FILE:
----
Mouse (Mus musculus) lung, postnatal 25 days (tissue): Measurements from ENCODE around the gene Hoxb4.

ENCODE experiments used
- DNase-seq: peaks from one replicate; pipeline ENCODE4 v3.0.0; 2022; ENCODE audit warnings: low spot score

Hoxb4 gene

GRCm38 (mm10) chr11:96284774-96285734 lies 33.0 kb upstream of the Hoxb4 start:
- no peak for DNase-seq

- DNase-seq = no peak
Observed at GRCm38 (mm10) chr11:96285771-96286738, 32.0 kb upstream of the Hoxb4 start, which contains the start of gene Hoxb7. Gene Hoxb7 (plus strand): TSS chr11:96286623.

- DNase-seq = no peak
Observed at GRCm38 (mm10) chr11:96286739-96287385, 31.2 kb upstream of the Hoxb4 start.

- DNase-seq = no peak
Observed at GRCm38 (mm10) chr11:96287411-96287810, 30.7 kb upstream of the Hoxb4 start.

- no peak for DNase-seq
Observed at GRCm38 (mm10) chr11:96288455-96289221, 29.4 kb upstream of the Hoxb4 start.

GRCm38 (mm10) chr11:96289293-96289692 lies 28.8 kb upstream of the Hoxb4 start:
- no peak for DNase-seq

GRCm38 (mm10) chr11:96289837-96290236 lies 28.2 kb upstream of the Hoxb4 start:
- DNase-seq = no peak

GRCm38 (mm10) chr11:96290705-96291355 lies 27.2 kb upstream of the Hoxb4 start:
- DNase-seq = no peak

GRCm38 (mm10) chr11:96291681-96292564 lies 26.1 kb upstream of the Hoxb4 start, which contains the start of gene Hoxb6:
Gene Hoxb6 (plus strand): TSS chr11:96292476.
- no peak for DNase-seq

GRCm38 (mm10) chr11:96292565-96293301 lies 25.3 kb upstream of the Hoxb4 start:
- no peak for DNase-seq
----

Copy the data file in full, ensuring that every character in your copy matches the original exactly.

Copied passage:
Mouse (Mus musculus) lung, postnatal 25 days (tissue): Measurements from ENCODE around the gene Hoxb4.

ENCODE experiments used
- DNase-seq: peaks from one replicate; pipeline ENCODE4 v3.0.0; 2022; ENCODE audit warnings: low spot score

Hoxb4 gene

GRCm38 (mm10) chr11:96284774-96285734 lies 33.0 kb upstream of the Hoxb4 start:
- no peak for DNase-seq

- DNase-seq = no peak
Observed at GRCm38 (mm10) chr11:96285771-96286738, 32.0 kb upstream of the Hoxb4 start, which contains the start of gene Hoxb7. Gene Hoxb7 (plus strand): TSS chr11:96286623.

- DNase-seq = no peak
Observed at GRCm38 (mm10) chr11:96286739-96287385, 31.2 kb upstream of the Hoxb4 start.

- DNase-seq = no peak
Observed at GRCm38 (mm10) chr11:96287411-96287810, 30.7 kb upstream of the Hoxb4 start.

- no peak for DNase-seq
Observed at GRCm38 (mm10) chr11:96288455-96289221, 29.4 kb upstream of the Hoxb4 start.

GRCm38 (mm10) chr11:96289293-96289692 lies 28.8 kb upstream of the Hoxb4 start:
- no peak for DNase-seq

GRCm38 (mm10) chr11:96289837-96290236 lies 28.2 kb upstream of the Hoxb4 start:
- DNase-seq = no peak

GRCm38 (mm10) chr11:96290705-96291355 lies 27.2 kb upstream of the Hoxb4 start:
- DNase-seq = no peak

GRCm38 (mm10) chr11:96291681-96292564 lies 26.1 kb upstream of the Hoxb4 start, which contains the start of gene Hoxb6:
Gene Hoxb6 (plus strand): TSS chr11:96292476.
- no peak for DNase-seq

GRCm38 (mm10) chr11:96292565-96293301 lies 25.3 kb upstream of the Hoxb4 start:
- no peak for DNase-seq